Filed under: Books, German Perspective, Marines, Normandy, Operation Dragoon, Paratroopers, Tours, Veterans | Tags: Cody Green, Denzel Washington, Heinrich Severloh, John Carter, Mark Dolfini, Omaha Beach, Paul Woodadge, Ted Gundy, Thanksgiving
Being the end of the year, I thought I’d look at some statistics and share them.
My top-ranking posts since I started this blog is dominated by one post, but the top 5 are all good posts:
Thanksgiving 1944 1,413
This got a huge number of hits due to being linked at Ace of Spades, thanks to our friends at Bring the Heat. On Thanksgiving of 1944, Eisenhower ordered that all soldiers have a turkey dinner. For airborne engineer John Carter, that provided a very humorous story that I was able to post the video of. I have some further videos of an interview with Carter and a couple of other stories. He’s quite a comedian.
While the Marine Corps is made up of strong men, they also have strong hearts. A couple of times recently, they’ve made young men with terminal illnesses honorary Marines. The story of Cody Green and his honor guard, SGT Mark Dolfini, can’t help but move one to tears.
Denzel Washington is among my favorite actors. He has great range and conveys the emotions of his characters very well. Some of his roles have been as military men and he’s gotten attached to the Fisher House. Fisher House Foundation is best known for a network of comfort homes where military and veterans’ families can stay at no cost while a loved one is receiving treatment. When Washington visited the Fisher House at Brooke Army Medical Center in 2004, his generosity launched an urban legend.
Heinrich Severloh was a German machine gunner at Omaha Beach and the horrors he helped inflict that day stayed in his dreams until his death in 2006.
For about a decade, Paul Woodadge built up a battlefield tour business in Normandy, expanding from a one-man operation, hiring several others to lead tours. Battlebus was the best tour company in Normandy and even had tours in Bastogne. Unfortunately, running a complex business and dealing with French tax and employment laws meant that Paul stopped being able to lead tours himself. While I lamented the end of an era, it meant that Paul could go back to doing what he loved. He also had time to publish Angels of Mercy: Two Screaming Eagle Medics in Angoville-au-Plain on D-Day (Normandy Combat Chronicles) (Volume 1)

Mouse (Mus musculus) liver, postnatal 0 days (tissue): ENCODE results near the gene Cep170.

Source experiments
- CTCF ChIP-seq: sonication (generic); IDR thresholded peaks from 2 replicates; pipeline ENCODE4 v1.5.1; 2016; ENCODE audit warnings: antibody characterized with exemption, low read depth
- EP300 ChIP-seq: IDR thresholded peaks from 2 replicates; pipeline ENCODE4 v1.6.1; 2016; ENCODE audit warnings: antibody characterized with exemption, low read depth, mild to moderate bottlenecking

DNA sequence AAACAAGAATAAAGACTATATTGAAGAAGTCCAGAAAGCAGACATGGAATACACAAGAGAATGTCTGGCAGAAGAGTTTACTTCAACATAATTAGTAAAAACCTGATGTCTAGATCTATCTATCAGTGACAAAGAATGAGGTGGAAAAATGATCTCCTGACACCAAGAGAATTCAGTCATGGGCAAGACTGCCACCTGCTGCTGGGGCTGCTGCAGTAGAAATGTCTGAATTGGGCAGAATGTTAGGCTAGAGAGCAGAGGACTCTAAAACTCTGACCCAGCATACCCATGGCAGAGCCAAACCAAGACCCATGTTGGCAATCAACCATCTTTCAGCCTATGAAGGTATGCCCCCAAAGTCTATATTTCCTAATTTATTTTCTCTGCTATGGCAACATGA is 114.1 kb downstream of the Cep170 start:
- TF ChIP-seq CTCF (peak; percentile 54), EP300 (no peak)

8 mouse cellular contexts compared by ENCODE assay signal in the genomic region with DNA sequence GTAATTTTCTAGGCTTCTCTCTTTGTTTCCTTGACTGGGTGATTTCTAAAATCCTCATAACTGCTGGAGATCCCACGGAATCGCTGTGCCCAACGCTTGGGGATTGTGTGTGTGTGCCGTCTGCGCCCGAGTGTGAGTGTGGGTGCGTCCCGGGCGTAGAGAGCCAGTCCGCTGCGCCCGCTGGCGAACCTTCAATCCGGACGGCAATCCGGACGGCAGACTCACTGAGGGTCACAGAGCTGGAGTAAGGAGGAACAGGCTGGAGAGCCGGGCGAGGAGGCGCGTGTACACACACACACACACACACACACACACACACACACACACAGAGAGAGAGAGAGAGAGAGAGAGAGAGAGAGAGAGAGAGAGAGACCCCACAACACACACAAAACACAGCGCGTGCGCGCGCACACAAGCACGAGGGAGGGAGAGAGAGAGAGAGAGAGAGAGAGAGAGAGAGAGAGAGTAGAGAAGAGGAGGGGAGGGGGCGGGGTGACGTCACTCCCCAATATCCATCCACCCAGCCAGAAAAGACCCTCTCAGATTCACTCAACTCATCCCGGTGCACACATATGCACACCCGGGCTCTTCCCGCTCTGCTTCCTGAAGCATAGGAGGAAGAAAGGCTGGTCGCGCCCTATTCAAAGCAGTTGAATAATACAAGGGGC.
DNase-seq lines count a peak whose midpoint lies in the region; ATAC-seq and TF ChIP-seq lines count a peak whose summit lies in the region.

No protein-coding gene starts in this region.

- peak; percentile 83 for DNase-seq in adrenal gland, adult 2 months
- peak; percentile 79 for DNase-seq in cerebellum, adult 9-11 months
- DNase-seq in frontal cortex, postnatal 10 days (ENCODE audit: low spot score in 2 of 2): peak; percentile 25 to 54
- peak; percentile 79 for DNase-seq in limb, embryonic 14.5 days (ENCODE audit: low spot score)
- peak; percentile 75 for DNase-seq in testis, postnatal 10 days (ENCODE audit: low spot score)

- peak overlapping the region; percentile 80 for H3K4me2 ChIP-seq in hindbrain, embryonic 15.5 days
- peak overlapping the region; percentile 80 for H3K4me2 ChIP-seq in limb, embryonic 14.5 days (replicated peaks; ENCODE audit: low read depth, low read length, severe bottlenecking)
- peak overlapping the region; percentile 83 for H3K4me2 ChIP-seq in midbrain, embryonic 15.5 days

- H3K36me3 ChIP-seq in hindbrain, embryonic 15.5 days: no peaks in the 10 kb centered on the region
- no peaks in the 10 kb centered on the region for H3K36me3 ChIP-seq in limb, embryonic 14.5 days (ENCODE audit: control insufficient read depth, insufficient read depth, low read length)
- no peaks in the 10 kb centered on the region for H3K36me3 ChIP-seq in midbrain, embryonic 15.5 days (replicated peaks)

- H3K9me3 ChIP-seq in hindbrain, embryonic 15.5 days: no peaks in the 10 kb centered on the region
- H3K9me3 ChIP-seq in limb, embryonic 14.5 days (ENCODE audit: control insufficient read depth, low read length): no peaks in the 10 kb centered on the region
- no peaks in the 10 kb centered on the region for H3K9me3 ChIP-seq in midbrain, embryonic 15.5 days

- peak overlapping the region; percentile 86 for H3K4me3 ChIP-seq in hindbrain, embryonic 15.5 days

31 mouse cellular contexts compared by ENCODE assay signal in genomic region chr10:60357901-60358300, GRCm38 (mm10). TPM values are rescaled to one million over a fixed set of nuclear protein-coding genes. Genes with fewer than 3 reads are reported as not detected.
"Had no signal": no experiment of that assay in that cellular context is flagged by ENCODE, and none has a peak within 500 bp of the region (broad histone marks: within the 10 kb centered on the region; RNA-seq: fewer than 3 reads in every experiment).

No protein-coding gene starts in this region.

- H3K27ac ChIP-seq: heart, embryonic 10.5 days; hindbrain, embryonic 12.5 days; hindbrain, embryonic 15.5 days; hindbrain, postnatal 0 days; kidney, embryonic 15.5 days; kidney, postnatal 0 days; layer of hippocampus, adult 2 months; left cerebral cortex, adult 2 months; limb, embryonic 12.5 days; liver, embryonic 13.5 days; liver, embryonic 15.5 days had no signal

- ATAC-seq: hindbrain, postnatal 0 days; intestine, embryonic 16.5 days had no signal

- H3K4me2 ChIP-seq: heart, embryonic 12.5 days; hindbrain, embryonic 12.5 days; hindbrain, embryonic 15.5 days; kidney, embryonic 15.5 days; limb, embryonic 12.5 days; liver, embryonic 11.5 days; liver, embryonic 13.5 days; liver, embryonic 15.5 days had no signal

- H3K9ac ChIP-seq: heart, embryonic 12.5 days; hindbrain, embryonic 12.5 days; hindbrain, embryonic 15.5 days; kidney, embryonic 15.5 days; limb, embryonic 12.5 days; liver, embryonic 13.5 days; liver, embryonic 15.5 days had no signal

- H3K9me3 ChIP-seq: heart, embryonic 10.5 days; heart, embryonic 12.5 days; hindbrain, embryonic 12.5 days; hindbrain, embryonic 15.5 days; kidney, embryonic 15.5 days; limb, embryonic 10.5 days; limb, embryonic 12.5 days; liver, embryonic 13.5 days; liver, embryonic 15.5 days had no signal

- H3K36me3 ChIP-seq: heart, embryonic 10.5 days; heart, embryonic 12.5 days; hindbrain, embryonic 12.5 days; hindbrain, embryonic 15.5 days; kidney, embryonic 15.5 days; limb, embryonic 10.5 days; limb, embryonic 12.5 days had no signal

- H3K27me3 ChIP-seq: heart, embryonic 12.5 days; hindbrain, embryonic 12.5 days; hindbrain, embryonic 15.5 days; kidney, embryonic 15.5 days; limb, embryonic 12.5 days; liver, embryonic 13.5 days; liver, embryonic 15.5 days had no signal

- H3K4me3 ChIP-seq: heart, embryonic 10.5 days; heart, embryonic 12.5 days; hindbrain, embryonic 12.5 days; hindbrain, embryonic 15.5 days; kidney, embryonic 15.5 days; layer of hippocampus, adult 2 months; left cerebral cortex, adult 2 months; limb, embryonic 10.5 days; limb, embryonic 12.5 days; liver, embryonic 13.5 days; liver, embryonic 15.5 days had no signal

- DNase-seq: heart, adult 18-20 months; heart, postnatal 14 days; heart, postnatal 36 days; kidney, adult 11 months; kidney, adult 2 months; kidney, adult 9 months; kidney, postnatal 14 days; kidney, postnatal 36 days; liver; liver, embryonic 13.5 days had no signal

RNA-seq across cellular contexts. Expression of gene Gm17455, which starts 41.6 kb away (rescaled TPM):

Filed under: Battle of the Bulge, Veterans, WWII | Tags: Battle of the Bulge, Fort Benning, Marksmanship, Sniper, Ted Gundy
When he arrived in Europe as a replacement, Ted Gundy was handed a sniper rifle because he’d scored the highest in his company during training. Today, sniper selection and training is far more complex and involved, but, truth be told, Ted Gundy would likely be a sniper if he enlisted today. Given a replica of his old rifle and 65 years later, Gundy showed he is still a marksman.
Today, Gundy’s gait might be uncertain, his hands shaky and his hearing electronically enhanced (but not always quite enough), but when he settled behind “his” 03 Springfield A4 sniper rifle, none of that mattered.
From a basic rest, he proceeded to make hits on a silhouette target -at 300 yards. Each one was better than the previous, with the final round landing dead center. Shooting Wire, February 8, 2010
I think this was passed to me the reenactors I know, but I’ve lost the original email, so can’t tell you which one passed it along. Gundy watches Shooting USA on TV and had emailed them about the long-range shots modern snipers make. When they realized they had a sniper from the Battle of the Bulge, they coordinated with the Army Marksmanship Unit (established back in 1956 by Eisenhower) to grant Gundy a chance to make a 1000-yard shot himself. It made for marvelous television.